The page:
The SKWAWKBOX has strong links with Stafford, as a result of the detailed investigation this blog conducted into the alleged ‘avoidable deaths’ at Mid Staffordshire NHS Trust, which revealed that there were nowere no such ‘excess’ deaths and the hospital was being smeared because of a statistical anomaly, for political purposes.
I have heard from a number of people in Stafford – which is just down the road (18 miles as the crow flies) from Stoke, which will soon be holding the Stoke Central by-election to replace departing MP Tristram Hunt – of UKIP supporters switching to support the Labour party.
The evidence is anecdotal, but not without empirical precedent. Natasha Maroni recently beat over-confident ex-councillor Brian Silvester into a poor third place in a council by-election in nearby (and demographically similar) Crewe; in Horsehay, just over the border in Tory stronghold Shropshire, Labour won with a 24.3% swing while UKIP lost ground.
One of those former UKIP supporters, a self-employed craftsman and resident of Stafford that we’ll call Andy (because that’s his name) spoke to the SKWAWKBOX about his previous support for UKIP and why he’s now a strong Labour supporter.
SKWAWKBOX: Andy, thanks for making time to speak to me about your politics. I’ve been told that you used to support UKIP.
Andy: More than a supporter – I was a member of UKIP since Nigel Farage and Paul Nuttall came to Stafford to support us in our fight to save our hospital, which unfortunately was mostly unsuccessful.
S: And before you joined UKIP?
A: I was a Conservative voter.
S: And now you support Labour?
A: Absolutely. I’d never think of supporting the Tories again – or UKIP, which is almost the same thing.
S: That’s quite a turnaround! What caused it?
A: From the way our hospital was treated by the Conservatives, I know you just can’t trust them with the NHS and it will be the same in Stoke, their hospital is falling apart because of the extra demand from our hospital being downgraded. For a while I was taken in by UKIP but not any more.
S: Because of the reports of UKIP’s involvement in corruption and fraud?
A: Not specifically at the time, though it wouldn’t surprise me in the least. My change of mind – not heart, I believe you should always vote with your head – started when Jeremy Corbyn became leader of Labour.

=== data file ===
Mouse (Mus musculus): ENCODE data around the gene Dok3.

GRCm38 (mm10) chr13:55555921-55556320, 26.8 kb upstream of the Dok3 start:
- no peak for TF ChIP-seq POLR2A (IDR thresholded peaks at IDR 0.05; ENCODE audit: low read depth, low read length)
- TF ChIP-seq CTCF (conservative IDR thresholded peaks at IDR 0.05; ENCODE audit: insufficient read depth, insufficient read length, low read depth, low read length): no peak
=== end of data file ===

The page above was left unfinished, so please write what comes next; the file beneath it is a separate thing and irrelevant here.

S: Really?! But the media – and a lot of Labour MPs – are always telling us he’s unelectable. That he doesn’t appeal to working people, especially compared to UKIP.
A: I know, and it’s obvious why they do it.
S: What do you mean?
A: Listen, Labour doesn’t stand a cat in hell‘s chance if they dump Corbyn, but there are a lot of them [MPs] who are so fond to keep their positions that they’d rather get rid of him to get back to how things were, even if it means they can’t get elected.
S: What is is that you like about Jeremy Corbyn so much?
A: He’s a real person. I mean, not all image, manufactured like the rest of them.
S: But the media are always saying how he can’t relate to working people in ‘Labour heartlands’ and that’s why UKIP are supposed to be a threat.
A: Yes they say that and it’s b******t.
S: So what do you think of Paul Nuttall’s decision to stand in Stoke?
A: I really wish he hadn’t. I’ve met him a few times and he was always alright with me, but I think UKIP’s a spent force. I mean, what’s the point of them now, after the Brexit vote?
S: And what do you think the result will be?
A: Labour will win – as long as the MPs shut up and stop telling people he’s not worth voting for.
So now you know, direct from one ex-UKIP supporter – and it seems, from people who contact this blog and from recent electoral results, that this is anything but an unusual phenomenon.
The media – and some Labour MPs – love to talk up the UKIP threat and the idea of the danger every by-election poses to Jeremy Corbyn’s leadership.
If you’re a voter in Stoke (or Copeland) or have the opportunity to go to either constituency to campaign, please do turn out because there’s no room for complacency – but similarly, there’s no cause for despair or despondency, at least with regard to voter intent and the much-trumpeted ‘UKIP threat’, while there’s plenty of reason some people would want you to think otherwise.
And if you’re a former UKIP supporter (or of another party for that matter) who has switched to Labour and would like to tell this blog about it, do get in touch. We need better news than the vested interests will give us.
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